So, a number of varients exist of the Swiss leibermuster. But in all cases, they have the trait of having the white colorations independent of the green hue.

From this, I based my comments about the parka. One thing I noticed about the parka was the absence of the storm flap and that the buttons were smooth and not pebbled. Also, the relative "newness" of the item in terms of appearence. And again, the pattern does not match the original German leibermuster which the above two authors have in their collections.

This is _not_ to say the item is not legitimate. But in a collecting world where German camouflage, especially something as rare as leibermuster, a faker could well invest alot of time into replicating a parka because the return on the time and money in terms of sale price would make it worth the effort. And because he would not have access to genuine material in the quantity needed to make a parka, a substitute would have to be had. A HBT leibermuster cap appeared on eBay a year or two ago and sold for over $1,500. I wager it was made post-war from the material. The fact the seller seemed to have added a SS skull on it didn't endear it to me as being wartime issue.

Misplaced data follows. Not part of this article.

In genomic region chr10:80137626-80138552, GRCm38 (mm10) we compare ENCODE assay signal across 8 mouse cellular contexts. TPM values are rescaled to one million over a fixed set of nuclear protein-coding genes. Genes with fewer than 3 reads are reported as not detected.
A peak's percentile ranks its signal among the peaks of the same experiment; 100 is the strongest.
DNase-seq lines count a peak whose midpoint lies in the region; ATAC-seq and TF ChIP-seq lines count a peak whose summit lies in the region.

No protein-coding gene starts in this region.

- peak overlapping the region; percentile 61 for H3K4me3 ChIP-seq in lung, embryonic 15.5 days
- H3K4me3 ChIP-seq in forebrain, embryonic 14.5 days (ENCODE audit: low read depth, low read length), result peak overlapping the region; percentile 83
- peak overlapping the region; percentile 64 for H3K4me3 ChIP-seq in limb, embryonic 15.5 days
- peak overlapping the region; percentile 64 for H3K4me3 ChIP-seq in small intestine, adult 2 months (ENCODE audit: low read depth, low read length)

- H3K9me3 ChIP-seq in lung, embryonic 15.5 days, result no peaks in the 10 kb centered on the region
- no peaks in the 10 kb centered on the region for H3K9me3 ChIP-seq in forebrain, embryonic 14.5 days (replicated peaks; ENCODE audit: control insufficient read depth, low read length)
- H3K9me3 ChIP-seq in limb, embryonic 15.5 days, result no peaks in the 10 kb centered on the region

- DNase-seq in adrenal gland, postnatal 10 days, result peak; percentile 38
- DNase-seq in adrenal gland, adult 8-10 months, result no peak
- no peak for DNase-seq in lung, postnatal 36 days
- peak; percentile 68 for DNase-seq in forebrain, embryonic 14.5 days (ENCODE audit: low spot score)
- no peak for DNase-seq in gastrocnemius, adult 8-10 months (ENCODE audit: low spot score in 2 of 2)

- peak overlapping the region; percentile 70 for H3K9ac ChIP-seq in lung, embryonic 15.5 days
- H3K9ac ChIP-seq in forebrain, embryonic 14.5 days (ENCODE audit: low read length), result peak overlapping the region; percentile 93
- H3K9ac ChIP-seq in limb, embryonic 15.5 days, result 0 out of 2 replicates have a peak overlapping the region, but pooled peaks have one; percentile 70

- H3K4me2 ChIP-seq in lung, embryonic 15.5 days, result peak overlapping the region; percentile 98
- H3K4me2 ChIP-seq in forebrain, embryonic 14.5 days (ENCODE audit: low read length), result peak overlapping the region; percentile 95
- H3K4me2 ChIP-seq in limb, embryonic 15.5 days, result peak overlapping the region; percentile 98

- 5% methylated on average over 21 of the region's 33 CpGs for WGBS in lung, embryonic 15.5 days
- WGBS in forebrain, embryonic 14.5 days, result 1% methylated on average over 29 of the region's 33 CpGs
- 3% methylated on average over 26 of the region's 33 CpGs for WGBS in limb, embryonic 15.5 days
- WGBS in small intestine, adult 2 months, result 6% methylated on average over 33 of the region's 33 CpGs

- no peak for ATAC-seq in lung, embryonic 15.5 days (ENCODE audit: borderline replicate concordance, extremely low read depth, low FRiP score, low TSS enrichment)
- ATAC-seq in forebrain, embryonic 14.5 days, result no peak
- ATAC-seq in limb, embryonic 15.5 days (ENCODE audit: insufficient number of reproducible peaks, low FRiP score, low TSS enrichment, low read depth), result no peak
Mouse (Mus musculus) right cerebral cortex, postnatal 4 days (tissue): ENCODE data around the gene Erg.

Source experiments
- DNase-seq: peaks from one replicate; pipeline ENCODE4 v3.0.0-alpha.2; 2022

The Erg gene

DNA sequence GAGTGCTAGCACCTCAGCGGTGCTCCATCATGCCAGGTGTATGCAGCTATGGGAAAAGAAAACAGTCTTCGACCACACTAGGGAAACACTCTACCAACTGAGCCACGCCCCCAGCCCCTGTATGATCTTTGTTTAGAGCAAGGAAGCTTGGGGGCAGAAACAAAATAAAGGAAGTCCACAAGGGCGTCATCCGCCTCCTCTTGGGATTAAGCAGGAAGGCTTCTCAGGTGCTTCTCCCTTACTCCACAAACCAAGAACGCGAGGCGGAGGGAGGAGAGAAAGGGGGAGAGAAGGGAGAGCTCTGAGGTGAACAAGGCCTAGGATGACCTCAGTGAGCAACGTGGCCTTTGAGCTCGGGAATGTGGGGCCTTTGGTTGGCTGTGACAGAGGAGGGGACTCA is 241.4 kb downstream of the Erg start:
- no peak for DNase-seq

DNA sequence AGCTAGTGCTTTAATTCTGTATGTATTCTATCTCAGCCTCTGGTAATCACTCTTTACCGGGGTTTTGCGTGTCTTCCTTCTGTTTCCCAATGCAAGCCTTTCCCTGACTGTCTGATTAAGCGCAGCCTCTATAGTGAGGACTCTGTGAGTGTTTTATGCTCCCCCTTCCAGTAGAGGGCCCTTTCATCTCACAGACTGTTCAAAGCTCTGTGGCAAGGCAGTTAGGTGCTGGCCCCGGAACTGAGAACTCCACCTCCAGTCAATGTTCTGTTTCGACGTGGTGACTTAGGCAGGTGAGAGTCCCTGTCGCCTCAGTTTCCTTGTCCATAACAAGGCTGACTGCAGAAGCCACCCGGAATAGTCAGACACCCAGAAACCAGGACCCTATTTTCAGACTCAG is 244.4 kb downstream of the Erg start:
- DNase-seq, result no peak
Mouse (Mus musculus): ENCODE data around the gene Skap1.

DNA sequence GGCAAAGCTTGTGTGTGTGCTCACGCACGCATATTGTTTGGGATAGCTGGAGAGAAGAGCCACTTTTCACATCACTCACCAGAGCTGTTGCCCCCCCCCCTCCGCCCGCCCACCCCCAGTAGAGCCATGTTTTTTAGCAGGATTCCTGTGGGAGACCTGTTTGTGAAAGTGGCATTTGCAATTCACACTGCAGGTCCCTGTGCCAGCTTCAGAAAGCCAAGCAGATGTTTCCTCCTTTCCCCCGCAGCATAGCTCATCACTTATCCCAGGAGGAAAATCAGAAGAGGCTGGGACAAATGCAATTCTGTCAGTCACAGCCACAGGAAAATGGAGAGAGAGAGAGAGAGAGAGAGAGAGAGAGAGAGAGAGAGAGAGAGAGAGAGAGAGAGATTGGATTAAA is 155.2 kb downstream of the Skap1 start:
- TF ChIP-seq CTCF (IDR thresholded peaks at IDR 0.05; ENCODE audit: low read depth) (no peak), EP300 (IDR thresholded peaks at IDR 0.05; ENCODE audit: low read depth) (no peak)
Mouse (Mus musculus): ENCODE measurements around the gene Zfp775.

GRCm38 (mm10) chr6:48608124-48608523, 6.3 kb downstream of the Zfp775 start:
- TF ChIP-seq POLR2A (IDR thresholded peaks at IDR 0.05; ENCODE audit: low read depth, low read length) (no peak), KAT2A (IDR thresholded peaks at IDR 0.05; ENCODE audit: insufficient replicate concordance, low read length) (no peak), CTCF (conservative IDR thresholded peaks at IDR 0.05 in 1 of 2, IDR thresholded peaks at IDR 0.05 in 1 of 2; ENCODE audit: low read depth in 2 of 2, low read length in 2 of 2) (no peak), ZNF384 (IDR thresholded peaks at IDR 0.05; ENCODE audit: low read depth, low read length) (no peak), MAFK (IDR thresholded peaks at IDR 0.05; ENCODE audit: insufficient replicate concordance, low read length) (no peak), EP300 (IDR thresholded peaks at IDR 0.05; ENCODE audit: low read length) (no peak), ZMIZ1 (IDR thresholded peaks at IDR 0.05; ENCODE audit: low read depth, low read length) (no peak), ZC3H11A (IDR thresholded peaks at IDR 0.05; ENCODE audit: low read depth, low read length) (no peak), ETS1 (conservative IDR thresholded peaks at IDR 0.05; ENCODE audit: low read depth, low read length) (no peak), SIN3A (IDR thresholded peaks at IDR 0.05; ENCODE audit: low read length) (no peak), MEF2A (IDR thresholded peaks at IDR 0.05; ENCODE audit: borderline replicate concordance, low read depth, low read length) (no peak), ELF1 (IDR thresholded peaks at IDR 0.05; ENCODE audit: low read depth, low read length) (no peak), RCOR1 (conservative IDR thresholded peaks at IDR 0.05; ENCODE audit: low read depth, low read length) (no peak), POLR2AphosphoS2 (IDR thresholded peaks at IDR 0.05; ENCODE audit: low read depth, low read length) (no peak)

Regardless, a photograph of the camo in use by the SS or Heer would be the ideal means to see what the pattern was like. I think we all know the SS had all manner of camo patterns and this parka may very well be a varient of the leibermuster design and if this is so, it adds a new chapter to the history of German wartime camouflage.

Regards,

Ed